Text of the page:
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Forget Bank of America Stock and Buy These 2 Financial Stocks Instead

Investors might want to forget about BAC stock and consider MS or LNC

Citigroup (NYSE:C) chief U.S. equity strategist Tobias Levkovich released his updated list of top stock picks on Oct. 7. Nowhere on the list of 22 companies was Bank of America (NYSE:BAC) or BAC stock. 

Source: Sundry Photography /

Which financials did make the Citi analyst’s list? Lincoln National (NYSE:LNC) and Morgan Stanley (NYSE:MS).  

Here’s why investors might want to forget about Bank of America stock and consider one or both of Levkovich’s two picks. 

Time to Forget BAC Stock 

The last time I wrote about Bank of America stock and the BAC stock price was in early September. BAC was trading at 1.05 times book value, cheap compared to some of its peers, including JPMorgan (NYSE:JPM), which traded at 1.53 times book, 46% higher than BAC stock price.  

Yet, when push came to shove, I suggested that investors wait until the trade war is settled before considering BAC. Further, if they must buy a major U.S. bank, JPM was the best buy

Nothing has happened in the month since to alter my opinion. And now, Levkovich’s list comes along and it got me thinking about other possible alternatives to BAC.

Sure, LNC is really an insurance company dressed up as a retirement planner, and Morgan Stanley’s an investment bank masquerading as a wealth management company, but the fact is, most financial services companies have their hands in many pies these days — Lincoln National and Morgan Stanley included.

What’s to Like About Lincoln National Stock

LNC stock has been on Levkovich’s buy list since April 2017. In that time, it actually lost 15.3%. Up 11.2% year to date, including dividends, through Oct. 7, the life insurer has had a bumpy ride over the past year. Over the longer term, LNC’s had decent, if not spectacular returns. 

So, what’s got Levkovich so interested? I personally can’t speak for the man, but I suspect it has something to with CEO Dennis Glass and Lincoln National’s operational efficiency. 

In its most recent September presentation, the company highlighted the fact that it has grown its adjusted operating revenue over the past decade by 5% compounded annually. On the bottom line, it’s grown its adjusted operating EPS by 11% annually over the past decade. 

Not surprisingly, Glass has been CEO for the entire period. He joined LNC as president after his tenure at Jefferson-Pilot, the company he ran before it was acquired by Lincoln National for $7.5 billion in 2006. 

In 2019, Lincoln’s four operating segments are all doing well. 

  • Sales for its annuities business increased by 22% in the second quarter over last year; 
  • Its retirement plan services’ business saw Q2 2019 recurring deposits increase by 6% year over year;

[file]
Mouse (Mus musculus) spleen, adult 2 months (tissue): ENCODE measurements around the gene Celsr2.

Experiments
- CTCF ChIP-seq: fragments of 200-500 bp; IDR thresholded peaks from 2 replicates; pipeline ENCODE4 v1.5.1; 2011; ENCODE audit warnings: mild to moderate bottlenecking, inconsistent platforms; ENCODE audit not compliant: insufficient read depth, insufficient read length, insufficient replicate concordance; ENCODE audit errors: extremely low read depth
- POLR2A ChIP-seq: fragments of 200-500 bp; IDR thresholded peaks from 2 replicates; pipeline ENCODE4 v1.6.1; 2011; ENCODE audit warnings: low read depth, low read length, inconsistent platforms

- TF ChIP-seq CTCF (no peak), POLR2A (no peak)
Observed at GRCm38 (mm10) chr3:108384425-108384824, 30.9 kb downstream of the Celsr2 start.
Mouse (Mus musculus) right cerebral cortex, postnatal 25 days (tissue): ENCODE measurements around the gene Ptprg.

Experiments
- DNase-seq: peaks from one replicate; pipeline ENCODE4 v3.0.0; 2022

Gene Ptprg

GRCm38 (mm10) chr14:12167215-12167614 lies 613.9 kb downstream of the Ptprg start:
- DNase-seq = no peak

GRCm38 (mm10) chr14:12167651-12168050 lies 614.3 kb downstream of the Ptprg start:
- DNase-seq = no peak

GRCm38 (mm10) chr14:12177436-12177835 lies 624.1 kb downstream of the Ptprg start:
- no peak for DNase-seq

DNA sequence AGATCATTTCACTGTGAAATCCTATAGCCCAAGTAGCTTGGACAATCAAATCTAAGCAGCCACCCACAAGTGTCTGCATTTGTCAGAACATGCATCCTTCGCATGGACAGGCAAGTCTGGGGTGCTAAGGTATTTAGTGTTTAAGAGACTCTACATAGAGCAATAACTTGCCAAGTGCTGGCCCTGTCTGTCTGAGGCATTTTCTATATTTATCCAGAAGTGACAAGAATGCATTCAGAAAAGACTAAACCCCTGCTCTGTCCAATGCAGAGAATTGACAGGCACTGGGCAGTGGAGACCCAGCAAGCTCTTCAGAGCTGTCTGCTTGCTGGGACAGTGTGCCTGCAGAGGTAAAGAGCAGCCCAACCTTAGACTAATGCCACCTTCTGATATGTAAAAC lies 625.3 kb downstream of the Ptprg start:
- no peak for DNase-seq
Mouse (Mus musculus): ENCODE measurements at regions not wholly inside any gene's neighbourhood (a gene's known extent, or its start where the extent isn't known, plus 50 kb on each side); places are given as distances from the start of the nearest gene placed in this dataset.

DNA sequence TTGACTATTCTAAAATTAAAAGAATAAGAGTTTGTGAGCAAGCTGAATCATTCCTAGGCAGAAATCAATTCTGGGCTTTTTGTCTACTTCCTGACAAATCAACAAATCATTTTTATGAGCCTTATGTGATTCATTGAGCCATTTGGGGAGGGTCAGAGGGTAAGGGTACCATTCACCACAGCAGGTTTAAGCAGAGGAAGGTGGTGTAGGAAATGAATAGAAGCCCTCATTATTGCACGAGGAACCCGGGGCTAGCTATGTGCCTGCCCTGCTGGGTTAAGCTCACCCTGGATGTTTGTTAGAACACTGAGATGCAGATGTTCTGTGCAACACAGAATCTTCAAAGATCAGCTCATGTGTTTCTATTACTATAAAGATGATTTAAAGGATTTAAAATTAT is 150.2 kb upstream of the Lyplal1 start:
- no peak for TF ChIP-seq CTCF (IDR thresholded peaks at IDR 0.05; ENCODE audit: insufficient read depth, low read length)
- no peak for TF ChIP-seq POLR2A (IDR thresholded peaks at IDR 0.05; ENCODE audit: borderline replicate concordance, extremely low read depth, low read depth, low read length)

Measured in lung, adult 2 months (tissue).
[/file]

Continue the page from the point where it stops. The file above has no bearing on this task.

• Life insurance sales grew by 30% and earnings by 12% in the quarter; and 
  • Lincoln’s group protection business generated higher premiums and a 6.6% after-tax operating margin. 

It continues to generate higher profits, in part, by finding ways to cut expenses without affecting the customer experience. As a result of these rising profits, Lincoln’s been able to repurchase $5.9 billion of its shares between Q2 2010 and Q2 2019, reducing its share count by 43%. 

Over the same period, it has managed to grow its annual dividend by 38% a year. Yielding 2.7%, it continues to provide investors with a good balance between income and capital appreciation.   

Morgan Stanley’s Positives

Levkovich added MS to his buy list in July of this year. At the time it was trading at almost $45. As I write this it’s slightly below $40. Year to date, it has had a crazy run hitting $45 on five occasions, while dropping below $40 on three occasions. 

If you watch this stock like a hawk, you ought to make a significant amount by merely buying on the dips, and holding for the long haul. 

There’s no question that CEO James Gorman has transformed Morgan Stanley into a more well-rounded financial services company that’s less reliant on equities trading, an area that continues to see downward pricing pressure. The company’s wealth management business generates about 43% of its overall revenues; in 2006, they accounted for just 17% of sales. 

For those who believe gender diversity strengthens businesses, as I do, it’s good to hear that Morgan Stanley’s made great strides in this area. 

“We have a really diverse team relative to ten years ago when we started. We’ve got, this year, I think 28% of our managing directors were women. We have now got over 20% of the whole firm managing directors are women. When we started a few years ago, it was around 15%. So, we have made strides. But, listen, there is more to do,” Gorman stated on CNBC in late June. 

As for female directors, Morgan Stanley has four serving on its board out of 13 in total, for a 31% participation rate. Coincidentally, Bank of America also has a 31% participation rate for women serving on its board.   

Also interesting is the fact that both Morgan Stanley and Bank of America are eyeing growth in their respective employee-benefits management businesses. 

Morgan Stanley acquired Solium Capital in May for $850 million. The bank has since renamed it Shareworks, leveraging the company’s management of more than 3,400 stock plans, to diversify into other areas such as health savings accounts, student loan refinancing, and deferred compensation management. 

In 10 years’ time, $850 million will seem like a very reasonable price to pay for long-term growth.  

At the time of this writing Will Ashworth did not hold a position in any of the aforementioned securities.

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